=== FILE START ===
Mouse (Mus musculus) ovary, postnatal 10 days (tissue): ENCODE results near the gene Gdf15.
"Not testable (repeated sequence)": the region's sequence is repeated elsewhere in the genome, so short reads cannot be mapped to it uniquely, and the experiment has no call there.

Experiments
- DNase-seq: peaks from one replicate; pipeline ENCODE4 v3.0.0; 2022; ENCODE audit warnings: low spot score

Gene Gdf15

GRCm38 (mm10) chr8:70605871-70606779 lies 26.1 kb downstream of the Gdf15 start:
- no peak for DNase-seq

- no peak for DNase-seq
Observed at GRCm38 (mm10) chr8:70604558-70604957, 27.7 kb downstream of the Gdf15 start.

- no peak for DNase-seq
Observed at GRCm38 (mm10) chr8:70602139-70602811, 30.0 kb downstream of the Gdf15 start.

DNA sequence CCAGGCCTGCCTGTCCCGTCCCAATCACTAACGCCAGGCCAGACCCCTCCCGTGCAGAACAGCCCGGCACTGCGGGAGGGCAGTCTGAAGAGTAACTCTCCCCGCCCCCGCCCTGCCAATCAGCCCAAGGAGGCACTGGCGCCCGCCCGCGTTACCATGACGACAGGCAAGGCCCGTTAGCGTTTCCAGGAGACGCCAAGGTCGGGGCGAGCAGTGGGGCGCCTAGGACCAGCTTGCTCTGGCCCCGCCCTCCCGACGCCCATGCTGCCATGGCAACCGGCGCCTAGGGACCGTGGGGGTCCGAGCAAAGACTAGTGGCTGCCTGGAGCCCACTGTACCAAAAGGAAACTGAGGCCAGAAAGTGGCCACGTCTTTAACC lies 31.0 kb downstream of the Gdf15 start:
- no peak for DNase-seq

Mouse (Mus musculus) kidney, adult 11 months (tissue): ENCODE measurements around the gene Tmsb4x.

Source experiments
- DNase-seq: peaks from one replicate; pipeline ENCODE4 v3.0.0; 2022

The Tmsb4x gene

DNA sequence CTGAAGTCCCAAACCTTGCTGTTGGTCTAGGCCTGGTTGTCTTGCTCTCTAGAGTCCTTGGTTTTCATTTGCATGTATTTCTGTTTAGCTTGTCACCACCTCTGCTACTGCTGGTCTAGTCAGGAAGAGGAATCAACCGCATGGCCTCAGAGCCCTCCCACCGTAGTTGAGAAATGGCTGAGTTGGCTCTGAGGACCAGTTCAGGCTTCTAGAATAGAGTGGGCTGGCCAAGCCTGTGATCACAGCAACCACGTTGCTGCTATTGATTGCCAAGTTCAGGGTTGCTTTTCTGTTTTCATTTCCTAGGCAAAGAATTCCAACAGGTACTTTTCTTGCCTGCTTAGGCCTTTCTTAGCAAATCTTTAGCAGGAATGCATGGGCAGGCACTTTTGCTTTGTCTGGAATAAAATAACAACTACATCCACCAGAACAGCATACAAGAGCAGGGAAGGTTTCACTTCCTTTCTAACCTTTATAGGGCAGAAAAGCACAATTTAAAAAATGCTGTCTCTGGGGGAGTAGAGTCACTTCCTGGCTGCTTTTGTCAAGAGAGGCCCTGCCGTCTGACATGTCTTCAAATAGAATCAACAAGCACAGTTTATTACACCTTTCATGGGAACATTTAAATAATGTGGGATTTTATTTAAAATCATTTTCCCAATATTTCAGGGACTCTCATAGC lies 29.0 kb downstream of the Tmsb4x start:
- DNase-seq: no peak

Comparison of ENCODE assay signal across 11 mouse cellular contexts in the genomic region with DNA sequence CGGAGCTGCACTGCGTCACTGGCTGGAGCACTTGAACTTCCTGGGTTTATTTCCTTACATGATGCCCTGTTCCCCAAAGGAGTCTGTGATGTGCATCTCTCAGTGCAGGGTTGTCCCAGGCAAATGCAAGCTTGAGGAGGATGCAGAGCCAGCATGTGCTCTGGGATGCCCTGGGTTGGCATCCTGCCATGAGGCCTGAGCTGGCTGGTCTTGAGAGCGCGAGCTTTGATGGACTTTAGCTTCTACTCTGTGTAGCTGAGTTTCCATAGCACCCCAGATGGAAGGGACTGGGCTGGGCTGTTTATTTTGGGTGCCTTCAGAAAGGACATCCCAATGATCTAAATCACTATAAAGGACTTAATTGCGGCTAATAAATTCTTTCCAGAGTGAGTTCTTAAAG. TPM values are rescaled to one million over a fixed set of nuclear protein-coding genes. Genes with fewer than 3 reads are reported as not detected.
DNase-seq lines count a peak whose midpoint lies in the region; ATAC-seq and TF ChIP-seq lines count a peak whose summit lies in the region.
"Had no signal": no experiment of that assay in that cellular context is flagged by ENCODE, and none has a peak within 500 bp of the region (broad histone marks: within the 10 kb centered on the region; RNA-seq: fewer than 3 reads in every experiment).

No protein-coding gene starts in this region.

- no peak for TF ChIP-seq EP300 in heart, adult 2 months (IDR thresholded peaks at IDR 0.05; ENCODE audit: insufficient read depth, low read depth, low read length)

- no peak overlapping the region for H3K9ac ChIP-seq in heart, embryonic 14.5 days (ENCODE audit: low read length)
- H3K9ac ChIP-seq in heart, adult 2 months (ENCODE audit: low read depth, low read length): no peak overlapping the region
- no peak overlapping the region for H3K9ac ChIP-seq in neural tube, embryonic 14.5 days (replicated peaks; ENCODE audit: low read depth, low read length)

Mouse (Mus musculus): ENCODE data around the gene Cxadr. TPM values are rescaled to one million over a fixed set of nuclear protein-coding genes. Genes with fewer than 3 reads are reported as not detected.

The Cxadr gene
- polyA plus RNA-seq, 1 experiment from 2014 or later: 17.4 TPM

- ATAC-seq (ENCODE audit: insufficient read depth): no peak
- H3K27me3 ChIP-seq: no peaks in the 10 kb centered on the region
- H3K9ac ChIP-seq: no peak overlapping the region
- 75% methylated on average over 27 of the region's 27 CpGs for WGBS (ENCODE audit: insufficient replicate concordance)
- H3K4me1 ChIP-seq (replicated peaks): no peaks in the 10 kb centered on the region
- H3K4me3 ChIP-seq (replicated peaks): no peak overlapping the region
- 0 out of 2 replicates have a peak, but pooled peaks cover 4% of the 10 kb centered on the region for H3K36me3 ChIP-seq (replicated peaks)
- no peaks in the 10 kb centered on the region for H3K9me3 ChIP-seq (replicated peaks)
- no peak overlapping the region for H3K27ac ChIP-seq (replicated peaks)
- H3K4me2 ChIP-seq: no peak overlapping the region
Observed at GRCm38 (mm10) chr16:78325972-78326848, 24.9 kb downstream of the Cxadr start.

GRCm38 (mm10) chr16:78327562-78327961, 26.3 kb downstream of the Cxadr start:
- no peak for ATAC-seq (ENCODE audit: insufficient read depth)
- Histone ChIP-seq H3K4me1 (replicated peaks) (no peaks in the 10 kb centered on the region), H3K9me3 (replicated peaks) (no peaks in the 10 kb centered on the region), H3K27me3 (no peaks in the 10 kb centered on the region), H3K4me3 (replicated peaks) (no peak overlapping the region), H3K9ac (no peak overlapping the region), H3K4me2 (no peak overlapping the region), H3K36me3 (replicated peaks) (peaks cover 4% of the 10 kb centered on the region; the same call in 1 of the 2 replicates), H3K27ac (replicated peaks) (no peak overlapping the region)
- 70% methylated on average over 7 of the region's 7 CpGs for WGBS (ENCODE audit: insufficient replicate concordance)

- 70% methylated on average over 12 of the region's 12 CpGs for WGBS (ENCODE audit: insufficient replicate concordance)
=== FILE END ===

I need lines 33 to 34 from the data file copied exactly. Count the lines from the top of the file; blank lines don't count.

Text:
- H3K9ac ChIP-seq: no peak overlapping the region
- 75% methylated on average over 27 of the region's 27 CpGs for WGBS (ENCODE audit: insufficient replicate concordance)